Wednesday, February 9, 2011

The Duluth News Tribune: "Remember that Duluth monorail idea? It's back"

Peter Passi writes in The Duluth News Tribune:

Ideas to redevelop the former Lafarge cement terminal property have resurrected talk of another ambitious project.

Remember Taxi 2000 Corp. — the outfit that pitched building a monorail-type transit project in Duluth seven years ago?

That project fizzled when the city lost its bid to nab $24 million in state bonding money to jump-start the personal rapid transit, or PRT, system. But talk of bringing Taxi 2000 to town is back, thanks to Sandy Hoff and Alessandro Giuliani, two would-be developers of the former Lafarge site.

Giuliani and Hoff said they have been in discussions with Taxi 2000 recently about how Duluth could become the first community in the nation to demonstrate how the Fridley, Minn.-based company’s Skyweb Express system would work in the field.

It's a good article, read the whole thing.... the article has quotes from Michael Setty who wrote an excellent white paper about PRT in Winona.

Taxi 2000 was the would-be pod vendor Michele Bachmann was talking about when she told MPR back in 2004:

Supporters range from Minneapolis City Council member Dean Zimmerman, a Green Party member, to Republican Sen. Michelle Bachmann of Stillwater. Bachmann says personal rapid transit, like many political issues, creates strange bedfellows.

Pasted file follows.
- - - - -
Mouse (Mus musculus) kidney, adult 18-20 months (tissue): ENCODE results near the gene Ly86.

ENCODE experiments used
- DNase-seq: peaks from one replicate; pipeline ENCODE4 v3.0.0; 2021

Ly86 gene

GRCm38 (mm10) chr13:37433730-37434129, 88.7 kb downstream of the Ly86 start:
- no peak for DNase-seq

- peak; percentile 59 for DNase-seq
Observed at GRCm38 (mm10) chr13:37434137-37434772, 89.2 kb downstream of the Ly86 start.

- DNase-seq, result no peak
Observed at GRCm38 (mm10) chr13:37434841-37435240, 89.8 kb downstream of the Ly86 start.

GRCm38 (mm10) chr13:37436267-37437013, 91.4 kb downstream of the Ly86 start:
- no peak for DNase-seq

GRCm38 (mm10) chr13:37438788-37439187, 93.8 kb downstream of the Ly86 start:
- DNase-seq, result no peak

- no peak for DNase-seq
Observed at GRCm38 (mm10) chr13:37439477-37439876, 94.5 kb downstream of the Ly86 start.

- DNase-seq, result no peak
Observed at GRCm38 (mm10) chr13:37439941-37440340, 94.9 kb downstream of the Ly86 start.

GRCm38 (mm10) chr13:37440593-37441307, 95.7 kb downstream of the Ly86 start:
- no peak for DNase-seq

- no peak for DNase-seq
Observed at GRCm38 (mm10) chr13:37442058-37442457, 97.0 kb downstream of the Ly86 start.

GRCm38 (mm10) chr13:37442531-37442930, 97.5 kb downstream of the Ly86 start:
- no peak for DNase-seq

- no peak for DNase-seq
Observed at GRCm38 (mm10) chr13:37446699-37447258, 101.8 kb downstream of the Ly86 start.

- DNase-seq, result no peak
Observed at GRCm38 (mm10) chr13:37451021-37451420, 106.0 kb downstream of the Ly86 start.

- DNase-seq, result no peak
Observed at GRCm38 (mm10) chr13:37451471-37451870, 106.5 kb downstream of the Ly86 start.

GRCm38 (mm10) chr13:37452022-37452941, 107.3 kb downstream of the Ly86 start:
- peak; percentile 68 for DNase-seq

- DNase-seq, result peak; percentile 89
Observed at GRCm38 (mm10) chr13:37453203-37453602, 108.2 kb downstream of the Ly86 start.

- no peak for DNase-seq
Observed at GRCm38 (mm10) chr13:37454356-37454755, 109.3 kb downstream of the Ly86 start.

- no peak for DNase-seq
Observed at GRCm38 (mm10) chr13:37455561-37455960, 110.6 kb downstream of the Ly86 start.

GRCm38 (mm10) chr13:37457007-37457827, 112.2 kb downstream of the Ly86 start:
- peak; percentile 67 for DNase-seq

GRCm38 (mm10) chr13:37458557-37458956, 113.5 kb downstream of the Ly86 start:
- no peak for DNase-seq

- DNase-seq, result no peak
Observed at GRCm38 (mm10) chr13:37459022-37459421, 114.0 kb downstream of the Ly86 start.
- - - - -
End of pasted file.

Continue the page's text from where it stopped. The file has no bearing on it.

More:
"People on the right, people on the left, we have the common goal of moving people with transit, but doing it in the most cost-effective manner, in fact, in a manner that may end up costing no government subsidy, it may end up paying for itself," she says.

Reporters never bothered to ask Bachmann exactly how PRT could pay for itself. The media never bothered to ask questions like that. Reporters rarely mention the long and sorry history of PRT flops and fiascos. And so, the PRT boondoggle goes on and on to waste time and money. How many chances do these PRT guys get? As far as Tim Pawlenty was concerned, they get as many chances as the taxpayers will give them. MnDOT's workshop for the pods August 18th, 2010 was a big fiasco that included disgraced, former Mpls councilman Dean Zimmermann.

Of course, if Taxi 2000's grab last year for a taxpayer subsidy is any guide, this Duluth project will likely include a request for local bonding or other government pork subsidy .

The Pawlenty administration wasted at least $150,000 on personal rapid transit . Will there be outrage from "fiscal conservative" GOP/Tea Partiers to public funding for the pod boondoggle in Duluth? Will Rep. Chip Cravaak support the pod project in Duluth? How about Taxpayers League President Phil Krinkie? Will Lieutenant Governor Yvonne Prettner Solon support public funding for the Duluth pod project as she did when she co-sponsored Bachmann's pod bill in 2004? Here's a hilarious video of Prettner Solon & the pod people at a senate hearing on the pods. I've written and called Prettner-Solon's office about whether she will support public funding for the Duluth pod project - no reply.

Both Krinkie and and former gubernatorial candidate Tom Emmer voted for one of Rep. Mark Olson's pod amendments (voted down 26 to 107 on April 12, 2006). Which probably explains why the Taxpayers League refuses to take a position on public funding of the pod boondoggle.